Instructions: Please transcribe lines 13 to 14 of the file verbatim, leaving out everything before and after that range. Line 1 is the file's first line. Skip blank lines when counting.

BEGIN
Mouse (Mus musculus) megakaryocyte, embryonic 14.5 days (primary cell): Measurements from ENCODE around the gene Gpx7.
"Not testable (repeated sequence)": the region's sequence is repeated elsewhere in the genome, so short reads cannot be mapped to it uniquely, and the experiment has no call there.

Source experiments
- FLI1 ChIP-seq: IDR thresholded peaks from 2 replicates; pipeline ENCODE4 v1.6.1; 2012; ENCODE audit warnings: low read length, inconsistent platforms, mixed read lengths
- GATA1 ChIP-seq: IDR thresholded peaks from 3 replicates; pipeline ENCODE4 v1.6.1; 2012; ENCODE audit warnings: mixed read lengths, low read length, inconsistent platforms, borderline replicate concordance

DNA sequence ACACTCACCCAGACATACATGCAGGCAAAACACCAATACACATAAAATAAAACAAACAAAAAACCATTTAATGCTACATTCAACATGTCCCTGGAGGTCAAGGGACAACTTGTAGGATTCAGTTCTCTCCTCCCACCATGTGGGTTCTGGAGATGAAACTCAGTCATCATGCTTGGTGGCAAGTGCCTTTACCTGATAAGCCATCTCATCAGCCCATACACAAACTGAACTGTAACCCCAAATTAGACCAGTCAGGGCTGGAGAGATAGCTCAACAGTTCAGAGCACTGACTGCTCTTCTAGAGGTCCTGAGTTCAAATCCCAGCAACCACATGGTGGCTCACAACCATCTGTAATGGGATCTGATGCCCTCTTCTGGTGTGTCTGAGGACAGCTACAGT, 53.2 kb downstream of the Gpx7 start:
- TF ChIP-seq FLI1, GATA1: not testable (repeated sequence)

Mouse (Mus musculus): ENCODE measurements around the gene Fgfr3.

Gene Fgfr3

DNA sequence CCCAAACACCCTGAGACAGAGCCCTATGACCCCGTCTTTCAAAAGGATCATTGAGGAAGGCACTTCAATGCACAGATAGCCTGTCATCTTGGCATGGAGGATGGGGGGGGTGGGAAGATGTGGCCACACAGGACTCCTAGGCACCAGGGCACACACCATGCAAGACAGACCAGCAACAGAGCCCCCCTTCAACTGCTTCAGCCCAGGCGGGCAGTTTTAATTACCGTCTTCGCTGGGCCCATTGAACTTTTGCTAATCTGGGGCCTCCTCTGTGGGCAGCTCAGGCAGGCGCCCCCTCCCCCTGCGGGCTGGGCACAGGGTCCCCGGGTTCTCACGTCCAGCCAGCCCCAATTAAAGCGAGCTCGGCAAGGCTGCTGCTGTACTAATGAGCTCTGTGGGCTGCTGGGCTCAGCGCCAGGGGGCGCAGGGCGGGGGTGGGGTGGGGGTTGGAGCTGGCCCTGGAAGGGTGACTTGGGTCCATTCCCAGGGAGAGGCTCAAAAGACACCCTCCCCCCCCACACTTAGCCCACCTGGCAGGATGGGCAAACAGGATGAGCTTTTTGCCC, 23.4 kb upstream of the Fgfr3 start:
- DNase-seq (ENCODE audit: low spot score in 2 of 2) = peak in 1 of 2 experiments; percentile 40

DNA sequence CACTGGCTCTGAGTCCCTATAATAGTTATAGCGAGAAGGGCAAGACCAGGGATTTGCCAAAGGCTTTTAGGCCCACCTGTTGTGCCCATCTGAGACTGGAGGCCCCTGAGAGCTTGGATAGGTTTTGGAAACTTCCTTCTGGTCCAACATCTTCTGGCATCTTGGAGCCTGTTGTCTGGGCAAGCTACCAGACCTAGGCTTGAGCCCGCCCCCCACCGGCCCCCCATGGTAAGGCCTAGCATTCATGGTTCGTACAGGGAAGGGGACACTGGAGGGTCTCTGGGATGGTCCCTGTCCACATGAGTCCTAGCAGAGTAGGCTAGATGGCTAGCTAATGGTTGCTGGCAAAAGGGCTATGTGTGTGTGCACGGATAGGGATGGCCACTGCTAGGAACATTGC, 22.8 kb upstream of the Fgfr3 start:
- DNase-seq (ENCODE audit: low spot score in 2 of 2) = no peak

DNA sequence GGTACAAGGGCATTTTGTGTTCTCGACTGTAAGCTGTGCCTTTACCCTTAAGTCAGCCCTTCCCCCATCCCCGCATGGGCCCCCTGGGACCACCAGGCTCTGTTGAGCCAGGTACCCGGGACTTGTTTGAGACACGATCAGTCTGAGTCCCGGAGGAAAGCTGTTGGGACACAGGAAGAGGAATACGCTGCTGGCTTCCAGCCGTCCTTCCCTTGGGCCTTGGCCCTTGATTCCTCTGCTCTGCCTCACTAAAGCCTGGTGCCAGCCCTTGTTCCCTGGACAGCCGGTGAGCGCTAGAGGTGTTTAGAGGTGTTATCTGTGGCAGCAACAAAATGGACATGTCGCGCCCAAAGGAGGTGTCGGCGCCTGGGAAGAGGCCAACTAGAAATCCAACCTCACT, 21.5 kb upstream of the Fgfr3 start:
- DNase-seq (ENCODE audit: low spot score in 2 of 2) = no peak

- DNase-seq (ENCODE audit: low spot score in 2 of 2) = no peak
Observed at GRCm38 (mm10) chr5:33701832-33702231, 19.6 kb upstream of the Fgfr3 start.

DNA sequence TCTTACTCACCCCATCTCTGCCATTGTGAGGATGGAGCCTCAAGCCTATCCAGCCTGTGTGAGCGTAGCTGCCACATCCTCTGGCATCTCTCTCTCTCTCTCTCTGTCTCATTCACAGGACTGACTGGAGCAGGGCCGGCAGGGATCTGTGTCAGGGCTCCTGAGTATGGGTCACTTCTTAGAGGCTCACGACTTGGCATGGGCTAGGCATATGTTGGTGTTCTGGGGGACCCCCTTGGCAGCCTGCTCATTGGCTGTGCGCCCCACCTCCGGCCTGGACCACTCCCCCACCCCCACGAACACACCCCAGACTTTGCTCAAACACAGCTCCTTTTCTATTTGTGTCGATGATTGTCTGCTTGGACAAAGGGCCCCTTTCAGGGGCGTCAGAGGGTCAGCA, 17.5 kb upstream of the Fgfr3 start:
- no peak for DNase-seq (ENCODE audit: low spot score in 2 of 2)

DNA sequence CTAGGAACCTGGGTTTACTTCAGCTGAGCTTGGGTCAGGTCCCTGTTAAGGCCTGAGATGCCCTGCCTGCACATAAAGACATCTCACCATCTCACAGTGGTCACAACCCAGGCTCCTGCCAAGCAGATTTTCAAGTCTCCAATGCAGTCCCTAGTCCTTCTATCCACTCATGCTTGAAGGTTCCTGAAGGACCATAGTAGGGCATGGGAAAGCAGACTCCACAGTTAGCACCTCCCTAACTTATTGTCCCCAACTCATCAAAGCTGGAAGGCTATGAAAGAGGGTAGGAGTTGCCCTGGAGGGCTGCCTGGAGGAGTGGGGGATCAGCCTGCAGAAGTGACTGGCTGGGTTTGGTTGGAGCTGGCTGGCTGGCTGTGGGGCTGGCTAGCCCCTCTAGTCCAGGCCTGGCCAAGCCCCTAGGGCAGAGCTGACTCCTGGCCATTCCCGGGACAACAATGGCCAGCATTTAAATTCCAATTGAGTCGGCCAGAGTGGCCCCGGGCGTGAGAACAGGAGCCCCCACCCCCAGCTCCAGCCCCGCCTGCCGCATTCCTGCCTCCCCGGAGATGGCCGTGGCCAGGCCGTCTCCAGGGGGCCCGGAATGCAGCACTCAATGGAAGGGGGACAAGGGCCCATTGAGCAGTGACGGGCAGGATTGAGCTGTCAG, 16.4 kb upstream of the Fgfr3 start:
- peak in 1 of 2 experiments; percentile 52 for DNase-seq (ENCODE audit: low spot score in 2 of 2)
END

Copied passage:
- DNase-seq (ENCODE audit: low spot score in 2 of 2) = no peak

DNA sequence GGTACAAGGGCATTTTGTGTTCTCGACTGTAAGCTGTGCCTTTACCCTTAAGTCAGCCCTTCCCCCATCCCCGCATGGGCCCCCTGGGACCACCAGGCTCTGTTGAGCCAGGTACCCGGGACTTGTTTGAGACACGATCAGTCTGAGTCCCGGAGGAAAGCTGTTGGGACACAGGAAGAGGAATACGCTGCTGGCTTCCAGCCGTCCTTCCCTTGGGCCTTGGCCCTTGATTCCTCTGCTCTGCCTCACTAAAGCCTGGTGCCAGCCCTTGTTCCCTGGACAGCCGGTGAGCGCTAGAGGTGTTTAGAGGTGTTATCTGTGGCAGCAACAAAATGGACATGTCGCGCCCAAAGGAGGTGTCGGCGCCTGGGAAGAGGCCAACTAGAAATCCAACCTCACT, 21.5 kb upstream of the Fgfr3 start: